Most of the Butch’s assets are not in his name and there was reportedly limited cash in the Jamaican estate.

To avoid potential legal pressure from the beneficiaries in demanding an examination of the wider estate’s finances, Sandals proposed the establishment of a foundation to manage payments, The Sunday Gleaner understands.

The payment vehicle was established as ‘The Gordon A.C. Stewart Estate Legatee Foundation’. It struck a funding agreement with the Sandals Resorts International 2000 Inc, which would provide money to the foundation for it to make payments to the beneficiaries.

Some of the money was paid with the balance due by April 2024, based on a promissory note issued to the beneficiaries.

However, Sandals informed the foundation in a letter dated April 10, 2024 that it was exercising its right to trigger the delay clause in the agreement for the payment of the second instalment to the foundation “until such time as the negative impact of the delay trigger is no longer a material threat to SRI 2000, but in no event later than April 24, 2025”.

“The board of directors of SRI2000 has determined that one or more delay triggers currently exist,” SRI said through its attorneys from the American law firm Latham & Watkins, LLP.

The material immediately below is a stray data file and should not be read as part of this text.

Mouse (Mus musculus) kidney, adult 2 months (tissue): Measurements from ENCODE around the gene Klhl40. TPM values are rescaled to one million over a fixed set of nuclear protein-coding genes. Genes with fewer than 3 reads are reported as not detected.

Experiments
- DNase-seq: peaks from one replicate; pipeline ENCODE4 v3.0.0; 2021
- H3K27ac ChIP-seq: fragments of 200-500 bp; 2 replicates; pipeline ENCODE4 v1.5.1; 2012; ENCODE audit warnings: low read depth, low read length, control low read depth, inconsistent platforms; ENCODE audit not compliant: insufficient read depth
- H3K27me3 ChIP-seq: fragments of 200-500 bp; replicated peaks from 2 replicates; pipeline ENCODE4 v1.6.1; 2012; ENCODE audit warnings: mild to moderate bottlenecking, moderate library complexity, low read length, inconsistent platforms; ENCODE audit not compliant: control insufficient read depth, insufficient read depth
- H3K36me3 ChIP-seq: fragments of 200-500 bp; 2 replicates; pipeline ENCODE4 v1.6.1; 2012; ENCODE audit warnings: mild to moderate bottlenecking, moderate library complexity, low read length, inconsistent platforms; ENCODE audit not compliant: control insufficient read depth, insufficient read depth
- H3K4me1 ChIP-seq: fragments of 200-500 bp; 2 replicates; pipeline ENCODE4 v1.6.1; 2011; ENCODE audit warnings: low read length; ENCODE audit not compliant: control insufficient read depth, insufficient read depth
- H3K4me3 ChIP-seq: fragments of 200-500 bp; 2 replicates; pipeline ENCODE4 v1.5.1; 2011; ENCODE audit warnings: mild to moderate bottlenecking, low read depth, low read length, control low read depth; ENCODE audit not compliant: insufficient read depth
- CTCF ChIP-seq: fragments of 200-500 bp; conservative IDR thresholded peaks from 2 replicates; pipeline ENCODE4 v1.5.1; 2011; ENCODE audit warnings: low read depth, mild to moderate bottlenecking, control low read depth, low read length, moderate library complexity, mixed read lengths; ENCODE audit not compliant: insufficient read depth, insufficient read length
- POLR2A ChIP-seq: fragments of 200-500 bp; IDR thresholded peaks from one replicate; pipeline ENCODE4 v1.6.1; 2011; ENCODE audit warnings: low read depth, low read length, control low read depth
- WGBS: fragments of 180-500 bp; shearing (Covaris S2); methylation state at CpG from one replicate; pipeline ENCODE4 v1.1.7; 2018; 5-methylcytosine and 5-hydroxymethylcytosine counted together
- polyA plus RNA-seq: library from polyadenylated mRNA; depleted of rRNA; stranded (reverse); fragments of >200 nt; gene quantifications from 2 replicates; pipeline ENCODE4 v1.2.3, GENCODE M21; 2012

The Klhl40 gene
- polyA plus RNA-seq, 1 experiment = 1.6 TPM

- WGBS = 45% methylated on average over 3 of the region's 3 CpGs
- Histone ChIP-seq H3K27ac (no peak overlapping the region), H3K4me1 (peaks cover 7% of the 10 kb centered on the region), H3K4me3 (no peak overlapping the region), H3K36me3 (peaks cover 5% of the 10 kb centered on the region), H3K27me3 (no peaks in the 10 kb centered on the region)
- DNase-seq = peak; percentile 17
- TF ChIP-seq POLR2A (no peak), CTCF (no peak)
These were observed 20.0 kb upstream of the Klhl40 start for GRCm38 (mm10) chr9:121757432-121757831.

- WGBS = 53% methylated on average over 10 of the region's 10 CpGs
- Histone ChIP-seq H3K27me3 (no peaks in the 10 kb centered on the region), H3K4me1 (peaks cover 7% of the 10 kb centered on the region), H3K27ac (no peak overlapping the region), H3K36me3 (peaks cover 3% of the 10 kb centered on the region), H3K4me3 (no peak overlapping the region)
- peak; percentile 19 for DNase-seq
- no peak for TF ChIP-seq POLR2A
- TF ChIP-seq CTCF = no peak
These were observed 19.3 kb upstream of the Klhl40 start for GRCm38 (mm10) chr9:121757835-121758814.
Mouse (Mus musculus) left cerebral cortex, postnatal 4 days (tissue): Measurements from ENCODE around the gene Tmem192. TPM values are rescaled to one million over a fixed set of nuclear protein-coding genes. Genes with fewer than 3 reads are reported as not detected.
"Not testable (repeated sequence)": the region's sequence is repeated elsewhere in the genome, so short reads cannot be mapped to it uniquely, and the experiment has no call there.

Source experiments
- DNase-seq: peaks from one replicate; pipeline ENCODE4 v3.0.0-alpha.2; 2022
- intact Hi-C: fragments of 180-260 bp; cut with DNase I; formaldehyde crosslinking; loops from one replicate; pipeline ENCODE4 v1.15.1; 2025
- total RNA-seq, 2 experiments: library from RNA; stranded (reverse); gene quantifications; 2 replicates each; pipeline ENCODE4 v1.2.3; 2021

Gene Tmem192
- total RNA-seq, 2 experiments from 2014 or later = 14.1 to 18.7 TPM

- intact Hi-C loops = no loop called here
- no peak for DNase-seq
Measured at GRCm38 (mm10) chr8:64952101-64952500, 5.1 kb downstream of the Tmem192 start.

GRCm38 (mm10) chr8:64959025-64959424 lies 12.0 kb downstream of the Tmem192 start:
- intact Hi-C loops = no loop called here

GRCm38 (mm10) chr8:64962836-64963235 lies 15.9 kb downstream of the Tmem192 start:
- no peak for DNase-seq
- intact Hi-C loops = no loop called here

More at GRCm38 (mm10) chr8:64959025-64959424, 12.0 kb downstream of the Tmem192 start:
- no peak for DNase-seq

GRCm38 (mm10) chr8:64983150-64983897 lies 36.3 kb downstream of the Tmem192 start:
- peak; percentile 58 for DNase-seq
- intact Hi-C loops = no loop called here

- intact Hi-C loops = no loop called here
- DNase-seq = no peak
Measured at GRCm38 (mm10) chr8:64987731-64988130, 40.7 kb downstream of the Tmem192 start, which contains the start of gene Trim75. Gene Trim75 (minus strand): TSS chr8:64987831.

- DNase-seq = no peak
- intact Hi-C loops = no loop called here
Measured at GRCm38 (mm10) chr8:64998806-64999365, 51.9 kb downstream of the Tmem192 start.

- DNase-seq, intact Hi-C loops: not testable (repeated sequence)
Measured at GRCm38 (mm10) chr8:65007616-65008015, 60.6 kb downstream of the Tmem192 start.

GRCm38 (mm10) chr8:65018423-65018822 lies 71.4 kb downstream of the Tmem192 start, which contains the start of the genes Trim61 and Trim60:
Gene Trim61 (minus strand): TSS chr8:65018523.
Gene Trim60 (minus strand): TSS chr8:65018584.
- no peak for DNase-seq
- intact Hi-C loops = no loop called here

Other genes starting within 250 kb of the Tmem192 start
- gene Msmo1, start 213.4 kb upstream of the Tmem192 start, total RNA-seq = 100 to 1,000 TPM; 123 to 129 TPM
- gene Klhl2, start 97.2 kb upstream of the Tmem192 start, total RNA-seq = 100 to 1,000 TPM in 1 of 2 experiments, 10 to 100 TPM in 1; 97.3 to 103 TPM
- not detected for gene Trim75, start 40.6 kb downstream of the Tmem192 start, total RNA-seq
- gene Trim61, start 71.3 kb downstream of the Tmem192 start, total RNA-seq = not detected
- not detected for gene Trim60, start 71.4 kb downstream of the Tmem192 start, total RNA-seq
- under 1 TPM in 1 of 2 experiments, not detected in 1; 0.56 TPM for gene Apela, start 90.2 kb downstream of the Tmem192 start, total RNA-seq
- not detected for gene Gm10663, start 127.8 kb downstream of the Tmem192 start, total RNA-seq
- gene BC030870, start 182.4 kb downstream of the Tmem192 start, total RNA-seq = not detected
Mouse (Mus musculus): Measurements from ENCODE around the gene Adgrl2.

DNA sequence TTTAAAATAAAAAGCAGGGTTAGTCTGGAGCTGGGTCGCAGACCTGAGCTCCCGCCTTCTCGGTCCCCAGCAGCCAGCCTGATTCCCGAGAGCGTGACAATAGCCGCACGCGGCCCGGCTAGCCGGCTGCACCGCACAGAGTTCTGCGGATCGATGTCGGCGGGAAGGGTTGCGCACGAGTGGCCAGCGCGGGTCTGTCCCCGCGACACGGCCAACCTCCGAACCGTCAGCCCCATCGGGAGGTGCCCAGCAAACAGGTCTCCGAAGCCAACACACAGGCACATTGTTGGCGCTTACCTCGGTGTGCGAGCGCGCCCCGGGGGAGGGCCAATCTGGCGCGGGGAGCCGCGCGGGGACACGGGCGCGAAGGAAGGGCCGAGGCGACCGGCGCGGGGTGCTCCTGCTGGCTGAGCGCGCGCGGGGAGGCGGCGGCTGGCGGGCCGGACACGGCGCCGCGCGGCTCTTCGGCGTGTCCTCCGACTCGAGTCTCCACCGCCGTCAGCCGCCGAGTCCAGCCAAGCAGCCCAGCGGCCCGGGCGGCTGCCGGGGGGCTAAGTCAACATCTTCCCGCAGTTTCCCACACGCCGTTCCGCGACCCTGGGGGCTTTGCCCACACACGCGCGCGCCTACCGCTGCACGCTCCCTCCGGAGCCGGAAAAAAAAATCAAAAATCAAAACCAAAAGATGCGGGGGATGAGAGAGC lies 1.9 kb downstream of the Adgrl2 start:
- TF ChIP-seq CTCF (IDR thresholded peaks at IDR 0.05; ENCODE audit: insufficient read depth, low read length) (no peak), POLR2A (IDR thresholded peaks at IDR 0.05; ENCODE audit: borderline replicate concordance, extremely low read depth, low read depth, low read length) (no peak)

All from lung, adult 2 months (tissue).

The specific issue that forced the action was not disclosed in the letter obtained by The Sunday Gleaner.

“These delay triggers consist of matters outside of SRI 2000’s control which have resulted in liability and material disruption to SRI 2000 and which make payment of the second instalment materially onerous to SRI 2000,” the lawyers wrote.

The foundation advised the beneficiaries, also referred to as the pecuniaries, on April 17.

The beneficiaries made enquiries on the issue that prompted the delay to WND Limited, which is listed on one of the documents as the sole member of the foundation’s council.

In a response to the beneficiaries on May 4, Ivan Hooper, who is listed as a director, said the foundation had no further information “nor will we be provided with any further feedback by SRI2000”.

“We were advised that it is the primary responsibility of management and the board of SRI2000 to ensure the economic health of the company and it is at its discretion to make this decision. That SRI2000 does not need to provide further details, nor do they have any responsibility to the pecuniaries to do so. This has been confirmed by SRI2000 counsel,” said Hooper, who is also a director of the Winterbotham Group, a Bahamas-based trust and banking company.

Questions emailed to the Sandals have not been answered.

The beneficiaries are discussing what further actions to take, including whether to file a lawsuit.

Among the considerations for legal action is where to file it – in Jamaica or The Bahamas; in addition to the age of the beneficiaries and the likely long time it could take to settle the issue in court, The Sunday Gleaner understands.

Top Feature Photo: Gordon ‘Butch’ Stewart